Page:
(B)Mr. Mark Smucker was elected to his present position in May 2016, having served as President and President, Consumer and Natural Foods since April 2015. Prior to that time, he served as President, U.S. Retail Coffee since May 2011.
(C)Mr. Belgya was elected to his present position in May 2020, having served as Vice Chair and Chief Financial Officer since May 2016. Prior to that time, he served as Senior Vice President and Chief Financial Officer since October 2009.
(D)Mr. Brase was elected to his present position in April 2020, having previously served at The Procter & Gamble Company (“P&G”) for 30 years. He was the Vice President and General Manager of P&G’s North American Family Care business from April 2016 through March 2020 and, prior to that time, he served as Vice President and General Manager, Global Family Care, Upstream Innovation since January 2015.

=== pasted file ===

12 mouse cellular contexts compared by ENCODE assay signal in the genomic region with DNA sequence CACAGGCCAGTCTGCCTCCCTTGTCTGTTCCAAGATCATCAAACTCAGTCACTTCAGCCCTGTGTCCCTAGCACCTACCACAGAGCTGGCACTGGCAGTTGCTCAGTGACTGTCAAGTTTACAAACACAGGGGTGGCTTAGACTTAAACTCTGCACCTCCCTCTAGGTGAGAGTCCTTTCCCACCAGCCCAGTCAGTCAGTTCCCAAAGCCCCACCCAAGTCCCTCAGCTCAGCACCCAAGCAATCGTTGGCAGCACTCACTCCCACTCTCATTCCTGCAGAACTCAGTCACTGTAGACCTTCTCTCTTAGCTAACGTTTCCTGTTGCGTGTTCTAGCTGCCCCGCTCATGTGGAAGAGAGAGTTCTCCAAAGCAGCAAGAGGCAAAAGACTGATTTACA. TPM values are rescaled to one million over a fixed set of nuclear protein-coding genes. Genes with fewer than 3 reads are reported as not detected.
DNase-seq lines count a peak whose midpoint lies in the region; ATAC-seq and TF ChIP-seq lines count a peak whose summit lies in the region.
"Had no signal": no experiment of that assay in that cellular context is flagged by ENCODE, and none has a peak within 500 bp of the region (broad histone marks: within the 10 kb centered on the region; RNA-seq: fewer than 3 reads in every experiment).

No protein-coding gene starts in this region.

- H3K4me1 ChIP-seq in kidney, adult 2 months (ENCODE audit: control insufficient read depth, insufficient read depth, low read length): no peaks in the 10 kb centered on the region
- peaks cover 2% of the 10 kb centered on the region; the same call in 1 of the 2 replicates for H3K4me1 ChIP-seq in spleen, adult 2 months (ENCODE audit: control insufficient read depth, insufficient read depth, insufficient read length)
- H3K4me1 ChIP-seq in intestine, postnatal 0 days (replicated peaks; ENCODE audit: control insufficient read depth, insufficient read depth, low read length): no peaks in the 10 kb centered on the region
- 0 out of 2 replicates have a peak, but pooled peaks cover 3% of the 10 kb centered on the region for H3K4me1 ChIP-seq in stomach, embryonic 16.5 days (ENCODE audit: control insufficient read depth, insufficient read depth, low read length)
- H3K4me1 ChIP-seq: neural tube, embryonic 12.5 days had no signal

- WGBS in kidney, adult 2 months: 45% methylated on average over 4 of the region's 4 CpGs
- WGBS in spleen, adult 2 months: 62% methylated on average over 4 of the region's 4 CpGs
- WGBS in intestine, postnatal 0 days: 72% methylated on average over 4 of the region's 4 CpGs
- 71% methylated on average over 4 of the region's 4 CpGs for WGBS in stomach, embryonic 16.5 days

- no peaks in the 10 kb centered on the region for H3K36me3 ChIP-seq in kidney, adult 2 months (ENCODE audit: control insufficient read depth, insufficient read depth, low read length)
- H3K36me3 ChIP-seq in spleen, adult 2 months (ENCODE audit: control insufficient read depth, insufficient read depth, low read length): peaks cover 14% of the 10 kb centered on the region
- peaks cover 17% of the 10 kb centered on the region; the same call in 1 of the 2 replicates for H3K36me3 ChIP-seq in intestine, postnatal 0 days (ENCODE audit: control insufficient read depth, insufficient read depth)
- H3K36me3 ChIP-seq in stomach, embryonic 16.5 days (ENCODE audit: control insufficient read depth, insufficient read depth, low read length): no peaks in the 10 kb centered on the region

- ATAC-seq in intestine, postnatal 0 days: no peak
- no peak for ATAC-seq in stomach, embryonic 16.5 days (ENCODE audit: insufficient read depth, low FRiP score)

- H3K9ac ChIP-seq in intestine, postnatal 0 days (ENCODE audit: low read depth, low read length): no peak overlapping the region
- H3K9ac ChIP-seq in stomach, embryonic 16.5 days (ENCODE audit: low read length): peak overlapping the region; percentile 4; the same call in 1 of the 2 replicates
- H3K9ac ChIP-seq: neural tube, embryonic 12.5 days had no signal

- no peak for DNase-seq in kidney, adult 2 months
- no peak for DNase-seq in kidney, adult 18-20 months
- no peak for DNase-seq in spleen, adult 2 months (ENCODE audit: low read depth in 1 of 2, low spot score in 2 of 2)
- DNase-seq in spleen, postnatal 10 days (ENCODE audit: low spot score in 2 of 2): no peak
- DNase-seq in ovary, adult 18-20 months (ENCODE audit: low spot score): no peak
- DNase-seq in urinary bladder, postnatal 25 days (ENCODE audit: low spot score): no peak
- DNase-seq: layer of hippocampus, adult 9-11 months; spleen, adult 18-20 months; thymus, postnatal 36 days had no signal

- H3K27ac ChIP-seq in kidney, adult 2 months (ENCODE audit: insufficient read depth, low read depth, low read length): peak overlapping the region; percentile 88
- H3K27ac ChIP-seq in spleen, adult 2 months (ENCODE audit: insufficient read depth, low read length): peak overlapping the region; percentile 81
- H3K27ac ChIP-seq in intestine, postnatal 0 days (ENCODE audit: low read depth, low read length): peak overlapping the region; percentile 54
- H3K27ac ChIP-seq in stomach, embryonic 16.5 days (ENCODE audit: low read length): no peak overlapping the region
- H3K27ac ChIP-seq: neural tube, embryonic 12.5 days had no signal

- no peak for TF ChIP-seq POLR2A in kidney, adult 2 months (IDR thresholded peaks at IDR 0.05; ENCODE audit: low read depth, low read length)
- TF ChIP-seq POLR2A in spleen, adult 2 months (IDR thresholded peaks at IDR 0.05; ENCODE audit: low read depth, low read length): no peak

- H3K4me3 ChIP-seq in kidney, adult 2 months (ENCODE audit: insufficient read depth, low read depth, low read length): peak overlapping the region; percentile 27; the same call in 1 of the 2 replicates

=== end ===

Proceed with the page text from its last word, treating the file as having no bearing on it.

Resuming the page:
(E)Ms. Held was elected to her present position in November 2019, having served as Senior Vice President, Corporate Strategy, M&A, and International since July 2018. Prior to that time, she served as Senior Vice President, Strategy and M&A since March 2018, Vice President, Corporate Strategy and Development since May 2016, and Director, Corporate Strategy and Development since February 2013.
(F)Ms. Knudsen was elected to her present position in November 2019, having served as Senior Vice President, General Counsel and Secretary since May 2016. Prior to that time, she served as Vice President, General Counsel and Corporate Secretary since August 2010.